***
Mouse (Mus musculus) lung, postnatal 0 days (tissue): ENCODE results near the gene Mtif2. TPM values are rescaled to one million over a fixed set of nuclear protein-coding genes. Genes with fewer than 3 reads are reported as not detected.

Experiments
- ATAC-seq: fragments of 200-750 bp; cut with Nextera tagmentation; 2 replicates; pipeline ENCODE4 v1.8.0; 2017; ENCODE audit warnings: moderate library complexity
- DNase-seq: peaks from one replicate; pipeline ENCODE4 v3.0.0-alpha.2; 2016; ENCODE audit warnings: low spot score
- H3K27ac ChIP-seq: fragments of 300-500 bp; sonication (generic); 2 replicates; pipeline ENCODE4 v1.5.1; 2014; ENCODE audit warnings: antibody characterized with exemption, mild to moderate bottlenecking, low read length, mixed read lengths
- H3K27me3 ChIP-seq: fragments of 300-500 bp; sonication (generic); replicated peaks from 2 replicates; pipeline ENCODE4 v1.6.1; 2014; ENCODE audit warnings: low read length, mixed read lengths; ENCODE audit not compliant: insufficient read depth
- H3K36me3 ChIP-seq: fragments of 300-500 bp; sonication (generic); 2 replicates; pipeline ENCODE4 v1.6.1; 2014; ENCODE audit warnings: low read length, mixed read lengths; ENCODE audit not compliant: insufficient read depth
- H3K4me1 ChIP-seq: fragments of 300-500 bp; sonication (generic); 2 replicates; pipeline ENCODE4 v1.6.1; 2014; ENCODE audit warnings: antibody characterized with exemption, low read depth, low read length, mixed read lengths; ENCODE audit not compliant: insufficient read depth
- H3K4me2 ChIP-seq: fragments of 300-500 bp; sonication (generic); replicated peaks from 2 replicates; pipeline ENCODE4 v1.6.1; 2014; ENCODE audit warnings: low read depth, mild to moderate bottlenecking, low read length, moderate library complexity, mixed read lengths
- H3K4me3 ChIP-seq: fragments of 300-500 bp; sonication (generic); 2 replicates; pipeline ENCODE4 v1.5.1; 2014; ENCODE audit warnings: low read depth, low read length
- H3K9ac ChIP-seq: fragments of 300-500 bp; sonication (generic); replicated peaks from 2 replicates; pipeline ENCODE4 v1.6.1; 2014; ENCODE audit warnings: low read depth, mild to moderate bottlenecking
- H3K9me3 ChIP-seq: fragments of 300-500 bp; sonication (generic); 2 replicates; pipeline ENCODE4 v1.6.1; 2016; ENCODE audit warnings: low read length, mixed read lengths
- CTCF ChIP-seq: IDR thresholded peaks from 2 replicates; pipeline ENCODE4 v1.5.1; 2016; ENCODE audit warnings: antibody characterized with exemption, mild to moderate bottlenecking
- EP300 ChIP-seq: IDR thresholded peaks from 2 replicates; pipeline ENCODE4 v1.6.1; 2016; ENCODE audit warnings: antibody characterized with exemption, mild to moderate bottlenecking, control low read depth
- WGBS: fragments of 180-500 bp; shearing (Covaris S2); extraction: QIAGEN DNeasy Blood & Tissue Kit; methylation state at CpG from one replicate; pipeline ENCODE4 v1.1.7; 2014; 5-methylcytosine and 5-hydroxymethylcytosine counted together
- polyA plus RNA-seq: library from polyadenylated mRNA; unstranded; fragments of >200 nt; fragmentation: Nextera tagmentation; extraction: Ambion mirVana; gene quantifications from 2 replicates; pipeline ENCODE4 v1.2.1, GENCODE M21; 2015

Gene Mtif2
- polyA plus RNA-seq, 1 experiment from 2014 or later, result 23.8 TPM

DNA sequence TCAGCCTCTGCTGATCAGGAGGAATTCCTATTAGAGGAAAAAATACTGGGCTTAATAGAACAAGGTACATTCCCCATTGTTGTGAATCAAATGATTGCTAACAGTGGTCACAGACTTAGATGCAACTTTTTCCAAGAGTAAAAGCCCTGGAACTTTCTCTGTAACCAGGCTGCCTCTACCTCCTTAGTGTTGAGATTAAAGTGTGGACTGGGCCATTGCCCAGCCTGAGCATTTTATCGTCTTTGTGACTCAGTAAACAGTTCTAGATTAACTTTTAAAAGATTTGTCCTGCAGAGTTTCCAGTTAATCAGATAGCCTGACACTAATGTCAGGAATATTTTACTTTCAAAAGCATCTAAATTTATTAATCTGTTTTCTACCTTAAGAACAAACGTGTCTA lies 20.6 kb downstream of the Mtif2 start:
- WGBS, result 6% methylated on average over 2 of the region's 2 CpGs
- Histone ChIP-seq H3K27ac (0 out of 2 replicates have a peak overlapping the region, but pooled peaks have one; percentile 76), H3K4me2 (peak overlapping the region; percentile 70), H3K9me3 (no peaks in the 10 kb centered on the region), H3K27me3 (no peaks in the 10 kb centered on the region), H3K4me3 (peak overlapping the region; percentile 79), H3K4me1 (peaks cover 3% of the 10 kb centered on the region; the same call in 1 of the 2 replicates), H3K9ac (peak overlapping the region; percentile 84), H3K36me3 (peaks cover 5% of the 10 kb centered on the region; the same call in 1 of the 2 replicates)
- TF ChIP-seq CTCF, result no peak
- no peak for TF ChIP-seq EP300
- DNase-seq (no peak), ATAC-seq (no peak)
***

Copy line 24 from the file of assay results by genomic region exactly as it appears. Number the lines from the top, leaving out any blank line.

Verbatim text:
- DNase-seq (no peak), ATAC-seq (no peak)